To describe New Jersey native and musical artist David W. Jacobson as a pioneer, an innovator and a visionary in relation to his chosen profession could be considered nothing less than accurate.

Jacobson’s latest musical venture, September’s Shadow, is a semi-collaborative effort titled “Hobson’s Journey.”

The album is divided into two completely separate parts. Tracks 1 through 9 are entitled “Hobson’s Choice.” They are a mix of Jacobson’s original musical offerings, fused together on

four brilliant tracks with the powerful vocal stylings offered up by fellow artists K.T. Wills and Stephanie Seskin.

“I’ve known both K.T. and Stephanie quite a while,” Jacobson said. “They both have phenomenal voices and it’s always great to work with them.”

Tracks 10 through 18 are entitled “The Journey Home From Rexel 4” and they are all uniquely Jacobson. These nine instrumental tracks reflect his incredible writing and musical abilities as an artist.

As you sample the first half of this incredibly enjoyable musical offering, you are transported into a world reminiscent of the early days of mod culture and retro new wave. It leaves you with impressions of early Depeche Mode and The Cure.

The second track, titled “Reprises,” features vocalist Stephanie Seskin. The track has a very pop, synthy, early ’80s vibe that is impossible to miss. Seskin’s strong yet sultry lyrics blended with Jacobson’s deep baritone back-up is a definite throwback to the very early days of Terry Nunn and Berlin.

“This album is going to appeal to a lot of people,” Jacobson said. “The fact that the ’80s seem to be making quite a resurgence is great, particularly in terms of an audience for this (album).”

While the tracks go in the retro direction, one or two simultaneously move the music toward the direction of a modern impression.

The sixth track, titled “The Cut,” once again features Seskin and her incredible vocal work, although on this track the vibe is taken in another direction.

Seskin’s voice is simultaneously mellow, yet strong and forceful. Her style here is very reflective of an Amy Winehouse-type of vibe.

“A lot of the harmonies that were in the chorus were her idea,” Jacobson said. “She does a lot of funk and jazz infusion. The Amy Winehouse thing definitely works for her.”

The strong and melodic vocals that Wills delivers on

“I Sent The Letter” and “Never Felt Like Home” give Seskin a definite run for her money. Wills performs her duets with Jacobson in flawless fashion, her sweet voice conjuring up memories of an era that she makes easily accessible. Jacobson talked about needing to make contact with both Wills and Seskin. He said he will be in need of their vocal abilities as he is currently working on ideas for his next musical project.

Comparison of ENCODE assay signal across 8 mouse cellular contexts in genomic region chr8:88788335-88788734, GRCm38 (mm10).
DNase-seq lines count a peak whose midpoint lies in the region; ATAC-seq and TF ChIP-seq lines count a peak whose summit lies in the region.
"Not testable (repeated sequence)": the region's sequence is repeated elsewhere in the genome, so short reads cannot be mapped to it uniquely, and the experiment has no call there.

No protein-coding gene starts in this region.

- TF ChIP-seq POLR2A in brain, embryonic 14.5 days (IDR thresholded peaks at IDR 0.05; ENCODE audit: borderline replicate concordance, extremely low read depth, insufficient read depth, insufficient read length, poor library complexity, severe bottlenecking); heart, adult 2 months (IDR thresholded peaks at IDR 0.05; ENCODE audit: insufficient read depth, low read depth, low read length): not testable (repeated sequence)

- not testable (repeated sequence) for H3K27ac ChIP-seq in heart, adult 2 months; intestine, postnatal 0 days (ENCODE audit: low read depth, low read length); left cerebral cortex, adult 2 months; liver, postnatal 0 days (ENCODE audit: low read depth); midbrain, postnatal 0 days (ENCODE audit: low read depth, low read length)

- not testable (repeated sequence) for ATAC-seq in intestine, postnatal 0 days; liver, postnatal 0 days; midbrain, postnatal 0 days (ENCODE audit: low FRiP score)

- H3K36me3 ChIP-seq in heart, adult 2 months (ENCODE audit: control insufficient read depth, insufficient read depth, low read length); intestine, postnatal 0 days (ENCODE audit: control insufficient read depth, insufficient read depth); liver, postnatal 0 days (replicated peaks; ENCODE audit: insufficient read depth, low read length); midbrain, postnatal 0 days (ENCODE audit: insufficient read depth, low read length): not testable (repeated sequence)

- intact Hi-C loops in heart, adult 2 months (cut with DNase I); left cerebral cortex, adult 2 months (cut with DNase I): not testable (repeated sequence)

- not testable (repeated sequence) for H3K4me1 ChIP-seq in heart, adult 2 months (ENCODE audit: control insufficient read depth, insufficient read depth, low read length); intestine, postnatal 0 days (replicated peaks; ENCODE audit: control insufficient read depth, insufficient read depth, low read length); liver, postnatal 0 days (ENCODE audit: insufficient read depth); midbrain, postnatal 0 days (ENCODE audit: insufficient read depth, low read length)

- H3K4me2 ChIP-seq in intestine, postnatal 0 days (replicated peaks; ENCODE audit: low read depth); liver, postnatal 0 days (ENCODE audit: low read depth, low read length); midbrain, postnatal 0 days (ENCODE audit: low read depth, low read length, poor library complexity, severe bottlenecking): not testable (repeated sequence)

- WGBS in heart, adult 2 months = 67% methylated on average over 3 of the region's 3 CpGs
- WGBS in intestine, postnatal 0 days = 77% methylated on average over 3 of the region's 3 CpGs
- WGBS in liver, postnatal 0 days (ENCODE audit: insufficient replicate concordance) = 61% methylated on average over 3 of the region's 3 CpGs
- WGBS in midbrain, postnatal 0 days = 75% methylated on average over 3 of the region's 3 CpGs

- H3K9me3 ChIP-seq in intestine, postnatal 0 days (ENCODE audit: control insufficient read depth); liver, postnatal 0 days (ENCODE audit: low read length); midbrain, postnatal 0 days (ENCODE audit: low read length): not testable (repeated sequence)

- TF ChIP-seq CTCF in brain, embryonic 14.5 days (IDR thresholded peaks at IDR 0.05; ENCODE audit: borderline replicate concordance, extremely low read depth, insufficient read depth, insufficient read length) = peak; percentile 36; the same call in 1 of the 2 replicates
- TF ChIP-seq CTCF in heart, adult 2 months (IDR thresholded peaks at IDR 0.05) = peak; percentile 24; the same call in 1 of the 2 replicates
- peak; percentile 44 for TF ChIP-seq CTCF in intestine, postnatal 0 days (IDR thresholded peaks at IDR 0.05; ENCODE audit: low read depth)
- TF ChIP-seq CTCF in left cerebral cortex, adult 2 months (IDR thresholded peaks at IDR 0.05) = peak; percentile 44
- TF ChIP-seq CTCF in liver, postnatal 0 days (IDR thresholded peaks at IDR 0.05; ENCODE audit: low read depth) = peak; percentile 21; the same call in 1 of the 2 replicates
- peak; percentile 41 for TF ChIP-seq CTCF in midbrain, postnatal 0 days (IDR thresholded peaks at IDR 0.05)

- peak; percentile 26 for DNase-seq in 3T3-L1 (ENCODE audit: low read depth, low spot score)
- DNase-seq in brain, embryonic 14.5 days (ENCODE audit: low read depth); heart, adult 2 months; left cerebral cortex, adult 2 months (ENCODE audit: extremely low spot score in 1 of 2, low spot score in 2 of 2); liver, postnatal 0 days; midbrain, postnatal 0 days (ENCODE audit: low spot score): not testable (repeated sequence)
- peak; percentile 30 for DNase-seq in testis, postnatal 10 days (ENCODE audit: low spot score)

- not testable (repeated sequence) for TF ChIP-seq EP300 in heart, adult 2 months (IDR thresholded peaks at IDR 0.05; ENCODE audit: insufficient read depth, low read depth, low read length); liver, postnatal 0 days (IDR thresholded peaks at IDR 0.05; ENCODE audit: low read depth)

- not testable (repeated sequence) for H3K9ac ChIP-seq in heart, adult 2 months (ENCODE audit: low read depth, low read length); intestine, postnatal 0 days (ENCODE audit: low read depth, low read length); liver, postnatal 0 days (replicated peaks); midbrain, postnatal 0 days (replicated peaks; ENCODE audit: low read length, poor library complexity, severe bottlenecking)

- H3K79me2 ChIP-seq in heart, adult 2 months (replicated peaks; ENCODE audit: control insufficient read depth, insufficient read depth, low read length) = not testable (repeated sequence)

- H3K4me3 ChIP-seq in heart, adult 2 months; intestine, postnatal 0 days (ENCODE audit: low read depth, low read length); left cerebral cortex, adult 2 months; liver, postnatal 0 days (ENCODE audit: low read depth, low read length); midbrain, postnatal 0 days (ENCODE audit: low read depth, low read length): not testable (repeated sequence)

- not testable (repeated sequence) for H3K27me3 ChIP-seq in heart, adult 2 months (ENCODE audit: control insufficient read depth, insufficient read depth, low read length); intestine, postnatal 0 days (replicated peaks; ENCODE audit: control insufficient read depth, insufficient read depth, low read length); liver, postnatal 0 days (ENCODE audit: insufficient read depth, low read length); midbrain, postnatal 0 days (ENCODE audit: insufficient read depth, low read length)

“My next album is going to be another one of my solo acoustic works,” Jacobson explained. “It’s not going to be a September’s Shadow album, but a David W. Jacobson album.”

As far as other collaborations are concerned, Jacobson talked excitedly about whom he would like to work with, if he were given the option. The first thing Jacobson said he would like to do would be to work with one of his all-time favorite producers.

“I would love to bring in Brian Eno and have him produce some of my stuff,” Jacobson said. “That would be really cool.”

Jacobson continued by revealing the top male and top female artist he would like to perform a duet with in the future.

“Well, as for the top female, it would have to be Shirley Manson from Garbage. I think she is just great,” Jacobson said. “I think for the male it would be Bono because U2 is timeless.”

Jacobson spoke of the not-too-distant days, weeks, months and years that lie ahead. Whether he is writing, producing and playing his own eclectic brand of unique and enjoyable sounds, or collaborating with other highly talented artists, Jacobson’s future continues to brighten as he carves a cutting-edge path through the ever-changing musical landscape.

Jacobson chose to elaborate on the obscure nature of which the catch phrase “Hobson’s Journey” originated. He said it came from a failed comic book idea he encountered when he was a young kid. He said the bizarre phrase stuck with him and he eventually decided to put it to some use on this project. Jacobson said the phrase basically translates into something that means “a choice that’s not really a choice at all.” He likened it to someone being able to choose between this and that, and the alternative is there is really no choice.

“It’s like this,” Jacobson said. “You can pretty much go into the water in cement shoes, or I can light you on fire with gasoline.”

The oddly obscure phrase is catchy, likable and memorable. Much like Jacobson’s music, it is sure to stick around, becoming part of the ethereal landscape that is the ever-evolving art form known as music.

In retrospect, “Hobson’s Journey” is an incredible new wave-sounding compilation, simultaneously blending past and present into an enjoyable cacophony of sounds that successfully translates itself into the future.

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